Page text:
Digital distribution and crowd-funding have given developers more control over not only their funding but how long they can work on a game. It’s no longer about rushing to get a game to 1.0 and then washing your hands of it, but cultivating a game with continued content or in other words providing a service.
And while there are major advantages when done right, it can also raise some red flags.
Developers and publishers alike know that the games that are making the most money and are continually praised are the ones that continue to grow over time. Growth can be viewed as either new weapons or maps in multiplayer games or new levels and stories in singleplayer.
The point is that a game hitting 1.0 these days is still not considered done and many developers today continue to work on games to get more value and hopefully more profit from them.
And there are a lot of examples of games working extremely well this way. Payday 2 continues to be strong thanks to added DLC of both new heists and weapons to use, Borderlands 2 did well with its variety of DLC and so on. Arcen Games have also done well with their design philosophy of releasing a great experience and then expanding upon it with continued patches and content over time. If you look at AI Wars from release to where it is now, it is almost two different games from all the new content and revisions done.
And before anyone says anything, we have to talk about the mega hits of online multiplayer games like Team Fortress, League of Legends, Hearthstone and more.
Online multiplayer games are huge business these days and mean big money with games that continue to grow and pull in new consumers. This is where the idea of a game as a service is strongest as online games are not just about playing them but also supporting, developing new content, fixing issues and growing the game.
But while having games as a service can mean great things if the game continues to get support, what happens when developers decide to rush things out?
While developers like Blizzard, Valve, and Overkill have continued to support their titles, when we do hear someone mention “games as service,” it’s usually to justify some poor decision.
Two big examples would be as rushing release on a game and then saying that it will be fixed over the coming months and removing content or features that were promised to then be added back as paid DLC down the line.
And then we have a developer like EA who constantly pushes the games as a service angle with everything from the forced online of SimCity 5, to removing features in the latest Sims and probably more examples than I could mention here.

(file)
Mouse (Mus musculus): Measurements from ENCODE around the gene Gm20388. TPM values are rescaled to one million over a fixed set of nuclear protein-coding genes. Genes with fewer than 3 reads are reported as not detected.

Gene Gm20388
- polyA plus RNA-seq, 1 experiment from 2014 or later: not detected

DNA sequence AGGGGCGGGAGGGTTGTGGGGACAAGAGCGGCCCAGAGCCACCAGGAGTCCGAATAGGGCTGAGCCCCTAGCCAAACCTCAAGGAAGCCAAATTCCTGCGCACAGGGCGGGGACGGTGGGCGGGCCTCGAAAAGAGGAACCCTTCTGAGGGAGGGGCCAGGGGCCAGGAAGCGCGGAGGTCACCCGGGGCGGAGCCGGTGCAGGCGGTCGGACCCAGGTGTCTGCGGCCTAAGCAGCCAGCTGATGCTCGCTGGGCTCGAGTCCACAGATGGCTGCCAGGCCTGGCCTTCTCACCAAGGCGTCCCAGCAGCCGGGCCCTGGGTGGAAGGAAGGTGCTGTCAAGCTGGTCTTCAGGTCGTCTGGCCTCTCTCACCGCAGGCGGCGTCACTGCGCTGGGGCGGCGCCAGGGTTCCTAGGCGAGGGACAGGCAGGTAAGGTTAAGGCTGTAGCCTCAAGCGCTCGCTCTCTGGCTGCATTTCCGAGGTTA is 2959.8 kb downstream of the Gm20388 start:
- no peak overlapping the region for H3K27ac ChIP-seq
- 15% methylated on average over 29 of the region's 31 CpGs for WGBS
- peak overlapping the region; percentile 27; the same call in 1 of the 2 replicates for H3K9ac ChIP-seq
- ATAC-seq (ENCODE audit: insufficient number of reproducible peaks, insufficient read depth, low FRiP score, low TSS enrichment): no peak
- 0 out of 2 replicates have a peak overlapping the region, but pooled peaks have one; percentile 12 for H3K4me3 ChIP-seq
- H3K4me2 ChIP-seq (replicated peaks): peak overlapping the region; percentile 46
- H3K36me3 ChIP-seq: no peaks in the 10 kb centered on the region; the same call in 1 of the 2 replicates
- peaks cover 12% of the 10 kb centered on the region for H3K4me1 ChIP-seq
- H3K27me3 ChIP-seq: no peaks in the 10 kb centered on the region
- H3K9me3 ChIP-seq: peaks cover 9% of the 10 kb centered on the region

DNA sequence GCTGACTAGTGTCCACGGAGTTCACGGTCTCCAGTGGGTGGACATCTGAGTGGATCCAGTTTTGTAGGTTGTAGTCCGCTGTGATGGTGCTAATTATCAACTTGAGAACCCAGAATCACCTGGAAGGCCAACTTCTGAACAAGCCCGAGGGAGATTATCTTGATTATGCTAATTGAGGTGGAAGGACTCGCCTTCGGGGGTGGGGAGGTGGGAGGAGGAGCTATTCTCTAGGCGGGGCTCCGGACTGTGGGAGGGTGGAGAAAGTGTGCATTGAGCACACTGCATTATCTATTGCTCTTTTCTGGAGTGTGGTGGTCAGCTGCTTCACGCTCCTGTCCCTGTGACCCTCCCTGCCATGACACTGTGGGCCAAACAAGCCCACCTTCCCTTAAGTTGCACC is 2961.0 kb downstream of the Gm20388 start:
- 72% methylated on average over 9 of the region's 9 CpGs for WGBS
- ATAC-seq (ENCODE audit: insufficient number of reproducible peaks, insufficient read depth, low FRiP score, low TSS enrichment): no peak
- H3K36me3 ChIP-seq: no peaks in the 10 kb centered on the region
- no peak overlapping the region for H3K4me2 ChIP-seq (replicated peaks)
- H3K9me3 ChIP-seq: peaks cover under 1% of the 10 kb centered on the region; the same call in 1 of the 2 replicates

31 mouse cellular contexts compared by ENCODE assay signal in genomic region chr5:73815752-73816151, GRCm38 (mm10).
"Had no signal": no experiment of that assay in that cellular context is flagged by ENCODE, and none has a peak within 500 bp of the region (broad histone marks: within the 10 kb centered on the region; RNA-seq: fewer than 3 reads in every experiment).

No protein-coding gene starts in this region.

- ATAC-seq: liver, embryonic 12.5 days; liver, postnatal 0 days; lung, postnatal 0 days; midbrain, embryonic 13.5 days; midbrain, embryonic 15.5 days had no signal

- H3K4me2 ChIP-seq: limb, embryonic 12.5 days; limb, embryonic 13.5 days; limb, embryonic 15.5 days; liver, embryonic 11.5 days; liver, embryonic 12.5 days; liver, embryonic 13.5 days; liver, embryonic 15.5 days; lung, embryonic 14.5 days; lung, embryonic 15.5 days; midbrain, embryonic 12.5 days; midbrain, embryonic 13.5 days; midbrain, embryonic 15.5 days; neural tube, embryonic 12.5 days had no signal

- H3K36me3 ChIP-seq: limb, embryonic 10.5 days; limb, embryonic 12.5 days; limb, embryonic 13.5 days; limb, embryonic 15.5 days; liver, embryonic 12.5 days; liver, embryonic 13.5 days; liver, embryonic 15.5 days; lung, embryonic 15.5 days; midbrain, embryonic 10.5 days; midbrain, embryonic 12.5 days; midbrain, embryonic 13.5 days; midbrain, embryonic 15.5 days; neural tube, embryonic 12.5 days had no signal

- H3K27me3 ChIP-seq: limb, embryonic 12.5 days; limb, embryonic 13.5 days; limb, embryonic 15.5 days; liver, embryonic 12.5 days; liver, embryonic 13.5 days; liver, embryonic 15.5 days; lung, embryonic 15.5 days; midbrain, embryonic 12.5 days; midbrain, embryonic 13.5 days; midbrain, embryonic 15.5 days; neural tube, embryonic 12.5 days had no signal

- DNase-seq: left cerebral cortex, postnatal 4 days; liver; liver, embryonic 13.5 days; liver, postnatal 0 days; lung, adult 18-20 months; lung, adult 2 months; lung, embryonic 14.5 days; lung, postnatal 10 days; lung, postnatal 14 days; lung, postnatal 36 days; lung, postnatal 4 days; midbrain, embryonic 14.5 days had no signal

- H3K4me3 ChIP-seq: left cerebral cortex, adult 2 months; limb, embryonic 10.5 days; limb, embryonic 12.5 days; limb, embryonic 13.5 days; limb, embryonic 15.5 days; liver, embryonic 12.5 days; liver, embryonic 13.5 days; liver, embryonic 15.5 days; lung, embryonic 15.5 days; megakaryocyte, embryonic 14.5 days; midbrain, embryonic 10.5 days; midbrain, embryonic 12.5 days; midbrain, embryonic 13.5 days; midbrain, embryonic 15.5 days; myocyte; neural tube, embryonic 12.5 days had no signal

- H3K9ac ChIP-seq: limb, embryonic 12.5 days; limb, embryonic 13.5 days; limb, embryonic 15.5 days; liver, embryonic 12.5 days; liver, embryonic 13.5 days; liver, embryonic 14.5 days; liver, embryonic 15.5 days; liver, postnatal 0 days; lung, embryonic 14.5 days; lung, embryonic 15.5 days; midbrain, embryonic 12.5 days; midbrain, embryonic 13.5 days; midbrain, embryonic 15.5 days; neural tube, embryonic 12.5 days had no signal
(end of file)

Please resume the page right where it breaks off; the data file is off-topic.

Games as a service doesn’t work in the consumer’s mind when the game is not being released to satisfy the consumer, but to make a profit. When I talked with Chris Park on the podcast lately, we discussed the concept of developing a core experience for your game or what you want the player to feel when they’re playing it.
That core is the foundation of your title and not developing it or releasing it half assed is a sure sign that the game wasn’t done.
There is a big difference between releasing a game because you got everything you wanted in it vs. releasing it so that you can make enough money to then finish the game.
When is it done?
For a developer to justify a game as a service, the game in question needs to be at a state where everything that was promised was completed. As Chris talked about on the podcast with Arcen, not everything that they develop or think about for a game gets put into 1.0. They do what they promised and advertised the game as and everything related to the core experience.
However if there are additional ideas that could be added to the game but would take more work, they’re going to wait and see how the main game does before dedicating time and resources to it and that’s a smart business move. If the foundation of your game is suffering than saying that the rest of your game will improve is not a good decision.
This is what’s been happening with Planetary Annihilation who touted the games as service angle to explain why they released the game now instead of finishing all the things promised in the kickstarter promo and teasers. Right now from a foundation point of view, PA is suffering from missing and uncompleted features which many fans wonder how long it will take to finish.
And I know I’m harping on this point but for any developers reading this, it’s vital to have a strong foundation for your game before trying to promote it as a service.
The positive examples we talked about at the start were all games that were great from day one and got better afterwards, not starting out poorly and taking months to become good.
Games as service should mean providing continued value to your consumers, not as an excuse to release unfinished titles.